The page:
One of the interesting questions about the implications of this book for how we treat animals comes up in the fish chapter, when Penn State fish biologist Victoria Braithwaite brings up the difference between pain and suffering. It is clear that, with pain receptors on their heads (trout have twenty-two of them), fish do feel pain—but Braithwaite notes that in science, this is different from suffering. She poses the question: “ ‘Do fish suffer when they sense that pain? Suffering is the cognitive side of pain.’”

Braithwaite’s research indicates that fish, which have an amygdala (a part of the brain that processes basic emotions), do suffer. When given lip injections of pain-causing substances, trout react by rocking back and forth, by rubbing their lips on the sides of the tank, and showing other signs of having suffered from pain. This is information that anyone who eats fish might consider before taking another bite.

Many readers may be surprised to learn that one of our least popular animals, the rat, is also among the most playful and affectionate. In Jaak Panksepp’s Washington State University lab, rats play and laugh, and are tickled by researchers in order to show their capacity for joy. Other chapters cover territory many animal lovers may already know—Alex the African gray parrot, who learned not only words but their meanings and how to communicate; elephants, who memorize the voices of other elephants and who caress the bones of the dead; chimpanzees, who are so humanlike; and dolphins, who exhibit signs of self-awareness—but they’re important nonetheless, if nothing else to remind humans that the way they are treated (forced into captivity, for example, or used for medical research) needs to be reevaluated based on what we know about their emotional lives.

Animal Wise brings up a lot of important questions but offers few calls to action; I’d have loved to see connections made between how animals think and feel and suffer, and how we treat them (usually not well). This book shows so clearly that we need to do better, from animal testing to using animals for food, and my hope is that readers will make these connections for themselves.

Morell poses a question at the end of her chapter on fish —“even if an animal could talk, would we listen?”—and unfortunately, the implication here is that we would not. This Q&A with the author offers some insights into Morell’s personal thoughts on what she learned in the writing of this book and the ways in which it has, and hasn’t, changed her own view on animals.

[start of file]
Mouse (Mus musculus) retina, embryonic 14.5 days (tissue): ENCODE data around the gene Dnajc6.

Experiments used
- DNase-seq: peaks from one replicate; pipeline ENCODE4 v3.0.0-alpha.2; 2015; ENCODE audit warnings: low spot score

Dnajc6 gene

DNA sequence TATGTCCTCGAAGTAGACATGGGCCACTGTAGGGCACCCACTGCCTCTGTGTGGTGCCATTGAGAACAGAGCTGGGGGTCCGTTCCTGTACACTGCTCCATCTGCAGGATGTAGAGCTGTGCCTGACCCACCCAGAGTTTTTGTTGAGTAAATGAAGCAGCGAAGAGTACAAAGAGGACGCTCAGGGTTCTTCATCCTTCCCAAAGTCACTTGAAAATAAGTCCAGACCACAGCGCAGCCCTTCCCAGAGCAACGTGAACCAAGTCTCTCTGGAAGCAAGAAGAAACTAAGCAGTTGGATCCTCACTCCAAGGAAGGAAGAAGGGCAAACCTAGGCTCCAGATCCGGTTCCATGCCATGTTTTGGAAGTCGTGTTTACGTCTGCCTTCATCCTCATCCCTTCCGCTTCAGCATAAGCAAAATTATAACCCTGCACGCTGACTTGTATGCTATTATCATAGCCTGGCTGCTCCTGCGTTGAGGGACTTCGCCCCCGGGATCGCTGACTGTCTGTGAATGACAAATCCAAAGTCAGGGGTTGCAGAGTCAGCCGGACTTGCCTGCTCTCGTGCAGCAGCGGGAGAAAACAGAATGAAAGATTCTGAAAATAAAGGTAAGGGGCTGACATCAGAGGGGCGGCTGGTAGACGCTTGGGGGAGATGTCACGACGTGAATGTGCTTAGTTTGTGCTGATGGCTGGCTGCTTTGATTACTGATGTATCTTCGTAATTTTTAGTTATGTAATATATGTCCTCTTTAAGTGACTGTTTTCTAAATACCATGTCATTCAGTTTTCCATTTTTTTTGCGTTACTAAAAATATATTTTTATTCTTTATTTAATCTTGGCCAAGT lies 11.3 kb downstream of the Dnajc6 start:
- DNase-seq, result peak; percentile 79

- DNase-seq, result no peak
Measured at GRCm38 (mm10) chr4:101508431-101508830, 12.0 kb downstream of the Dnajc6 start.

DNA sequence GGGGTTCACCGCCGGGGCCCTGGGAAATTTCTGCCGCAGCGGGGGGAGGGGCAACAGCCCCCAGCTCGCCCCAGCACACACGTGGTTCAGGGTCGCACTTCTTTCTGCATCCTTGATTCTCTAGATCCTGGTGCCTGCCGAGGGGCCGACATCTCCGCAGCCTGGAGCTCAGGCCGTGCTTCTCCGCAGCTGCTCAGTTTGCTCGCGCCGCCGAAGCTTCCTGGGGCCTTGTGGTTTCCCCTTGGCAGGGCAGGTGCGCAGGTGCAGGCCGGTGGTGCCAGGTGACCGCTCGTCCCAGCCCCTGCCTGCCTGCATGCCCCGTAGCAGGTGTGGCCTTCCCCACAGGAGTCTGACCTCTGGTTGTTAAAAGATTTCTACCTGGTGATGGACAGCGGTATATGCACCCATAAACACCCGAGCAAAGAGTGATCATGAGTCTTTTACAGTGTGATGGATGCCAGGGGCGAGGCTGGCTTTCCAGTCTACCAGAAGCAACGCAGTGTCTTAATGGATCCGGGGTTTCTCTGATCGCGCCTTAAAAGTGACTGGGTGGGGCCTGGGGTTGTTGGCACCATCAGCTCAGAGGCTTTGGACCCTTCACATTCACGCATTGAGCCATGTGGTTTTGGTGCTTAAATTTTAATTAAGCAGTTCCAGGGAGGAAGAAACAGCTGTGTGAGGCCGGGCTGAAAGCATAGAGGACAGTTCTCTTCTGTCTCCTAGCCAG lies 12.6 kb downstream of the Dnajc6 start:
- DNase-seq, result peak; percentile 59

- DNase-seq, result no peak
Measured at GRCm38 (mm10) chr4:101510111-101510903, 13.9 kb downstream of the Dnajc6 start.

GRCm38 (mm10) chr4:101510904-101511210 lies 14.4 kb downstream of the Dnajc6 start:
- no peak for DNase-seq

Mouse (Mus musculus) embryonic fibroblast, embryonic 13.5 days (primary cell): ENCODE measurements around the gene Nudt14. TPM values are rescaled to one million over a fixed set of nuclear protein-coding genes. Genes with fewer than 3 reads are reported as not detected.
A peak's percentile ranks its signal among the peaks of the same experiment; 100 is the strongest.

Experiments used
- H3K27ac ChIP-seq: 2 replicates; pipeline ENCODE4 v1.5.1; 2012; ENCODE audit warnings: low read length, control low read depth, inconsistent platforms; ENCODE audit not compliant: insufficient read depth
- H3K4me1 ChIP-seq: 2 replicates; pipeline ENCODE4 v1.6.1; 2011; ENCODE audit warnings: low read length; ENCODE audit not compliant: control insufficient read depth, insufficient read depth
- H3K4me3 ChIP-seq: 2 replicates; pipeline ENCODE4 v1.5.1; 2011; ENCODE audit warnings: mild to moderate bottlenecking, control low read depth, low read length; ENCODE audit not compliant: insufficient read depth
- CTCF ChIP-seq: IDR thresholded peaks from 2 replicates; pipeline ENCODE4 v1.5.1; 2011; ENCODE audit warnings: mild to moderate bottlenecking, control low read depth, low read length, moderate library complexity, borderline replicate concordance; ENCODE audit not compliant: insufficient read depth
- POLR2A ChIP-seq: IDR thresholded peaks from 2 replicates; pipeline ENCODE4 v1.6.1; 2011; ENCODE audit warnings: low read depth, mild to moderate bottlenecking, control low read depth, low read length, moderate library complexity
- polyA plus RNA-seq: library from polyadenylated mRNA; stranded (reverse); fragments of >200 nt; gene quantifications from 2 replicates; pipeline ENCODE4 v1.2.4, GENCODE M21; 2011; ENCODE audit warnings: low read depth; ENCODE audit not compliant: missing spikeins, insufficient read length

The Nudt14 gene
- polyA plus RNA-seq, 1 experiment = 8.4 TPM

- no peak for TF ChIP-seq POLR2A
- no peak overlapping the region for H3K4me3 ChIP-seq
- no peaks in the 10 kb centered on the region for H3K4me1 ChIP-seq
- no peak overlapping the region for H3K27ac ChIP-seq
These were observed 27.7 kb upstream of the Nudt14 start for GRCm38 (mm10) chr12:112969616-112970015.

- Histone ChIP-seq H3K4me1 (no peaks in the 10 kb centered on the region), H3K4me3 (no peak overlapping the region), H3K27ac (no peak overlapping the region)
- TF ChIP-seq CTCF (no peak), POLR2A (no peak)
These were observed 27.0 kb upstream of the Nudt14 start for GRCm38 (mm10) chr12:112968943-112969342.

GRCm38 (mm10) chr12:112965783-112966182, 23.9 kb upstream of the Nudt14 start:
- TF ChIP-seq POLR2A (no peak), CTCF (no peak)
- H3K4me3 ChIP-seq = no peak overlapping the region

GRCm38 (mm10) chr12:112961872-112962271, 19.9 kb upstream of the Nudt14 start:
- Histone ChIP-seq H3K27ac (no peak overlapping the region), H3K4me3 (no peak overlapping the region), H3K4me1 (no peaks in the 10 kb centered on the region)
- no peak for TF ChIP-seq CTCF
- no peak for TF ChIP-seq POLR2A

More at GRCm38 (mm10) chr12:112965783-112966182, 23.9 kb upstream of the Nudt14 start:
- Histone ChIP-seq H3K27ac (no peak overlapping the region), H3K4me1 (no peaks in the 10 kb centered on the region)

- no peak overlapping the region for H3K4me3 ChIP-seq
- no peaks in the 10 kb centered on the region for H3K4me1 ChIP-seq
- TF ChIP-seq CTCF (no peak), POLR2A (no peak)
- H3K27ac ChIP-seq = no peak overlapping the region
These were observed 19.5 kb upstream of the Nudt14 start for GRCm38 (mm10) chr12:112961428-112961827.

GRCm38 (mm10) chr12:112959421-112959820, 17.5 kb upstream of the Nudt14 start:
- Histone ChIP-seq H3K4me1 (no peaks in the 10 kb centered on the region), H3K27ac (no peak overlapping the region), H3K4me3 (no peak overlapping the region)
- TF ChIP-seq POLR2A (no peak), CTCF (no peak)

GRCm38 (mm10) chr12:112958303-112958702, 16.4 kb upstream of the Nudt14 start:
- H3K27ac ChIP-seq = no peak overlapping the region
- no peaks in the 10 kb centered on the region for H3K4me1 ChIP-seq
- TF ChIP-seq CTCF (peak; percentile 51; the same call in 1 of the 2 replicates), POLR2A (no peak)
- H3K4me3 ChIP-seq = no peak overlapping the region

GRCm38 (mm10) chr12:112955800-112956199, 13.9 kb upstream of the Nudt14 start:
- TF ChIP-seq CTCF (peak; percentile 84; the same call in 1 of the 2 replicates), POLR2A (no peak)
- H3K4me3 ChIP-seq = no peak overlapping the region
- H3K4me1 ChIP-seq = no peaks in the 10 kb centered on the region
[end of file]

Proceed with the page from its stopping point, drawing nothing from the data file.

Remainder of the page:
I would recommend Animal Wise for anyone who cares about animals, not only for the wonders it reveals but for the chance it offers to make a difference in their lives. As Morell writes:  “What do the minds of animals tell us about ourselves? That, like us, they think and feel and experience the world. That they have moments of anger, and sorrow, and love. Their animal minds tell us that they are our kin. Now that we know this, will our relationship with them change?”

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Book Review: Penguins: Natural History and Conservation

penguins book cover

Let me preface this review by saying that I am a longtime fan of co-author Dee Boersma’s work.

Years ago, I was part of a volunteer project at Punta Tombo, assisting Dee and her team with a penguin census. It was a week that changed the direction of my life in ways I couldn’t possibly imagine at the time. Dee has spent more than 20 years at Punta Tumbo researching Magellanic penguins — and helped to found the Penguin Sentinels organization.

So now that you know of my affinity for penguins and those who work to protect them, on with the review.

This is a reference book at its core.

It provides an in-depth description (and plenty of photos) of each of the 17 penguin species — from Gentoos to Rockhoppers to the Emperor penguins that were made famous in March of the Penguins. You’ll learn how to identify each, as well as its breeding habits, range, prey, and predators. (Did you know the Emperor penguin can dive up to 500 meters and hold its breath for 23 minutes?)

Yet even though this book is chock full of penguin details, such as counts and feeding habits and population trends, there is plenty drama between the lines.

For example, in the African Penguin section there are two photos of the Halifax Island colony in Namibia. In the photo taken in the 1930s, the colony is filled with penguins. In the 2004 photo, only a handful of penguins can be seen. The African Penguins are in big trouble, due to oil spills and overfishing.

I didn’t realize until reading this book the extent to which penguin eggs were once collected by locals. And penguin guano was also a target (which some species very much need for their nests).

Not all penguin species are declining. The Gentoos appear to be growing in number (though it appears that most species are indeed in various stages of decline).

Ultimately, this book is a call to action. For example, if the human demand for seafood ended tomorrow, the fishing trawlers would have a reason to be out in the oceans, scooping up the penguins’ food supply (as well as the penguins themselves).

Climate change is a more insidious challenge simply because it’s not so easily combatted or its impact fully understood. All we do know is that the waters are warming and food sources are moving or declining. And penguins must adapt to these changes or fade away.

Some species, sadly, are fading away.

If you’re passionate about penguins and the oceans, this is a must-have book. You’ll find yourself referring to it again and again, as I have.

Penguins: Natural History and Conservation

Pablo Garcia Borboroglu (Editor), P. Dee Boersma (Editor)